A new American Time Use Survey shows that men are doing more around the house, but in most cases not nearly enough.
Dads devote more time to caring for children and keeping up the house than they did decades ago, reports today’s Los Angeles Times: ” They spend almost as much time as moms romping with kids in the yard or on the rug. But as dads step up, moms are still wiped out.
“Whether at work or at home — and even at leisure — mothers feel more exhausted than fathers, a study shows. Despite strides toward gender equality, mothers still shoulder much more work at home, especially when it comes to humdrum tasks such as changing diapers and doing the laundry, the Pew Research Center found in the study based on the American Time Use Survey.
“Dads spend almost the same amount of time as moms in terms of playing with kids,” Pew research associate Wendy Wang said. “But they do less in other areas of child care.”
‘For instance, mothers logged more than twice as much time doing “physical care,” such as changing diapers or tending to sick kids. That could be one reason dads find child care less tiring than moms do: Mothers are more than twice as likely as fathers to feel “very tired” during child care.
“Mothers also did more cooking and cleaning, while fathers did more household repairs and maintenance, such as mowing the lawn. All in all, American moms still spend almost twice as many hours on housework and child care, on average, than dads do. Fathers, in turn, spend much more time at work outside the home than mothers do.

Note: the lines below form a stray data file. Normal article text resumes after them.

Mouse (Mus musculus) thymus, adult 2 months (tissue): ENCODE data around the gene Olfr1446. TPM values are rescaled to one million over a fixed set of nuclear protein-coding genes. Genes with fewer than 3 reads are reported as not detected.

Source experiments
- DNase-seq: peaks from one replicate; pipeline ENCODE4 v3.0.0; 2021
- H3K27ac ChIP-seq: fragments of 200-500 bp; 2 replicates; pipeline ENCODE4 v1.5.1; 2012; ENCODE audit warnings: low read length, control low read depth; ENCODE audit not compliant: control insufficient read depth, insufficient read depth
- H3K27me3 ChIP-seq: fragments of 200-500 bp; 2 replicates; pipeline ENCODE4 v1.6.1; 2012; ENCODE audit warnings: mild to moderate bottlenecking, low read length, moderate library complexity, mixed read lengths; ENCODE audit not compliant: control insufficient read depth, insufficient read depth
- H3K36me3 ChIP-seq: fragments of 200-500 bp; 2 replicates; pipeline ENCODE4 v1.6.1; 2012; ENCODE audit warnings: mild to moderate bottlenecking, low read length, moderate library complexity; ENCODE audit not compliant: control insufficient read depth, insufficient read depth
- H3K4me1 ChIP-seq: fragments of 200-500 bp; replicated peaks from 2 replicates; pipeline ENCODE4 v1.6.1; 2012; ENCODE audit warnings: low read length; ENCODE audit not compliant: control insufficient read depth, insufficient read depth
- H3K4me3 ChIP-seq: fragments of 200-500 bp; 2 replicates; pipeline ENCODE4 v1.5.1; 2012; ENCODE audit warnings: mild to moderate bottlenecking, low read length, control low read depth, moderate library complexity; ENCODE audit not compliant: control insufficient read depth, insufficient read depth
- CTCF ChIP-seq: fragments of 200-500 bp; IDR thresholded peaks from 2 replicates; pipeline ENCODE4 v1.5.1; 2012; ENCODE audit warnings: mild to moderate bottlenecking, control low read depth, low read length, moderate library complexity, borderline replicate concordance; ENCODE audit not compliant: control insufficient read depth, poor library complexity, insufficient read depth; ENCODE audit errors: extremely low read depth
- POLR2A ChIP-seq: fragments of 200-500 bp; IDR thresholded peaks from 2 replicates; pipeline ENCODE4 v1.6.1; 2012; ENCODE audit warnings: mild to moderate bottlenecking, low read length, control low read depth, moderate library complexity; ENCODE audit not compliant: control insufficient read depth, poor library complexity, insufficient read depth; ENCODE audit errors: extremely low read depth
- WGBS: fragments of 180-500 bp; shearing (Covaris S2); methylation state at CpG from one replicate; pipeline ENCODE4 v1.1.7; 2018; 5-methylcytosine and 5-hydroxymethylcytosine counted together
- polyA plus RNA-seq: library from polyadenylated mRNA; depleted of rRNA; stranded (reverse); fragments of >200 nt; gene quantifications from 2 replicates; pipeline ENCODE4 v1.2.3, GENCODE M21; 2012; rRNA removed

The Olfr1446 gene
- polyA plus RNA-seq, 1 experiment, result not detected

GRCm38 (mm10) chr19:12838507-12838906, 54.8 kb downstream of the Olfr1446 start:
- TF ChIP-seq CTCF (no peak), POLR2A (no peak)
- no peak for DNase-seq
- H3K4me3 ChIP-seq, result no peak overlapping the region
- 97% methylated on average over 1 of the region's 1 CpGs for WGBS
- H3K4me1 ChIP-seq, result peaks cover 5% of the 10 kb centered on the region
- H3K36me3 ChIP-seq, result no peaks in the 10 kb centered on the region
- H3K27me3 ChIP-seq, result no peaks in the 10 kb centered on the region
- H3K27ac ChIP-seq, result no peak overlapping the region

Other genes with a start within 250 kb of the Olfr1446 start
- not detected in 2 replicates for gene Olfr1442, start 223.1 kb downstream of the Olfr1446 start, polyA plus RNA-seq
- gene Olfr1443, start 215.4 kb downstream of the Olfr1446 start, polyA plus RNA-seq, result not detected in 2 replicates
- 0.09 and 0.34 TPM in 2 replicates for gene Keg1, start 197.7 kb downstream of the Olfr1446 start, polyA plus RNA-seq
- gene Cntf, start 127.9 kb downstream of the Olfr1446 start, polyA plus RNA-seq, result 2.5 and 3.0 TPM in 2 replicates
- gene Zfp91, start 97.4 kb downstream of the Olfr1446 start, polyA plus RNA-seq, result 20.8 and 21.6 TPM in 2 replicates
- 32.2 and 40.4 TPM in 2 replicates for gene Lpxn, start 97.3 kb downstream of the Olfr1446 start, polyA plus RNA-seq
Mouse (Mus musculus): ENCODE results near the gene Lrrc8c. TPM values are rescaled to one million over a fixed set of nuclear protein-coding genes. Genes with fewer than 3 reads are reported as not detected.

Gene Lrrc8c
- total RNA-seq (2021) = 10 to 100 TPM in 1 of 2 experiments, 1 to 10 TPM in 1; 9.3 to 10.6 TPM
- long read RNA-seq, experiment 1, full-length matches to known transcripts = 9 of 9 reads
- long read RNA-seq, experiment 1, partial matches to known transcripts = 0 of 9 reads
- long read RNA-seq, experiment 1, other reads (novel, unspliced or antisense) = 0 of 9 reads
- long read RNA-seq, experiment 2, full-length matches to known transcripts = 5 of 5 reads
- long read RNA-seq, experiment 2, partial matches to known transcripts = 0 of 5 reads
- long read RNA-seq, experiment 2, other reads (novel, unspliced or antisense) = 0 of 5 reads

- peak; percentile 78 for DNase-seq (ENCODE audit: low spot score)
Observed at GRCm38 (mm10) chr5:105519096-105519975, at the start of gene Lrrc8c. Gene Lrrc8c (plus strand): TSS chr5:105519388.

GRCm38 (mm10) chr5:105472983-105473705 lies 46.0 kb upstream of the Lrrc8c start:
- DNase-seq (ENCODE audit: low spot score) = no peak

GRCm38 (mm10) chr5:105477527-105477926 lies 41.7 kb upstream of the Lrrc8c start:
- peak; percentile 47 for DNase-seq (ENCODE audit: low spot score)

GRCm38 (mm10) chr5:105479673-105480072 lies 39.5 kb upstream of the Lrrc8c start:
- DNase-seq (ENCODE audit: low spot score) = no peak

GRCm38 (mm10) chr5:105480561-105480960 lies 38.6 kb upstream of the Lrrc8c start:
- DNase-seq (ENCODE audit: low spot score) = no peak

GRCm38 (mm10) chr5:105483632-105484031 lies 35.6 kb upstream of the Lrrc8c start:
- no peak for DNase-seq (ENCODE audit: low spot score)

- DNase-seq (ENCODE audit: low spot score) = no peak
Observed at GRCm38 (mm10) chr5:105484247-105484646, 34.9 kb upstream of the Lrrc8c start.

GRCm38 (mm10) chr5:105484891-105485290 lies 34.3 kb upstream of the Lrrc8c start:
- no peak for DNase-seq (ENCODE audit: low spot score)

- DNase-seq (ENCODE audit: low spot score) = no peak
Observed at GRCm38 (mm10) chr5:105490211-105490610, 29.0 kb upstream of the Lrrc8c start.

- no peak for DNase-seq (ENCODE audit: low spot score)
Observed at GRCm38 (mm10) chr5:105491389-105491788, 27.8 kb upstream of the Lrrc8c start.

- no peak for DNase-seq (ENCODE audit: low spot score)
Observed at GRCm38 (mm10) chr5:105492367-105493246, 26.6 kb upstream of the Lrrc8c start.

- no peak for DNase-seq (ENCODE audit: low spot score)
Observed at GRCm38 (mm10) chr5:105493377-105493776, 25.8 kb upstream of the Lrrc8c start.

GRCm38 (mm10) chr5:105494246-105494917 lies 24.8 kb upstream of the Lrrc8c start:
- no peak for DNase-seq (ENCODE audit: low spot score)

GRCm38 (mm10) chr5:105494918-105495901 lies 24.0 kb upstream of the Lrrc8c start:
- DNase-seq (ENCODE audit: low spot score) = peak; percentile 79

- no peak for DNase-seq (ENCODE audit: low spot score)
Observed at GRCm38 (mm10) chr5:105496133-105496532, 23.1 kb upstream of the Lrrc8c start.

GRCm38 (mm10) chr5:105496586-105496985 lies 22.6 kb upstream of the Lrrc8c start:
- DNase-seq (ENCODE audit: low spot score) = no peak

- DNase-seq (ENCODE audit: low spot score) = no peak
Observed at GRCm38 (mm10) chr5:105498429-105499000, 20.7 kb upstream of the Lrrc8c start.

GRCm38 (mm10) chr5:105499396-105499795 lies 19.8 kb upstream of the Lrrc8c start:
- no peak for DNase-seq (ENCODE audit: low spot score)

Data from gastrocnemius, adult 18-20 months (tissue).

“Earlier rounds of the survey, sponsored by the Bureau of Labor Statistics, yielded estimates on how Americans spent their time. But the 2010 survey, which included more than 4,800 parents, was the first to ask how people felt during different activities. For Rosie Arroyo-Carmona, the schedule starts at 5:30 a.m. and doesn’t end until 11:30 p.m. or midnight, she said. The Burbank mom and her husband both juggle jobs in the nonprofit sector with caring for their baby daughter. Because her husband travels more than she does, Arroyo-Carmona often takes charge of feeding and bathing the baby. After the baby falls asleep, she puts in another few hours working from home. When a bit of free time arises, “I think that I could get something done, or I could get some rest,” Arroyo-Carmona said. “I always choose to check something off my list.” Two years ago, a Boston College survey of mostly white-collar fathers found that although nearly two-thirds said spouses should split child care equally, only 30% said it actually was divided that way in their homes. Even when parents try to share work equally, many moms say they end up doing more. Continue reading “It’s not enough, dad”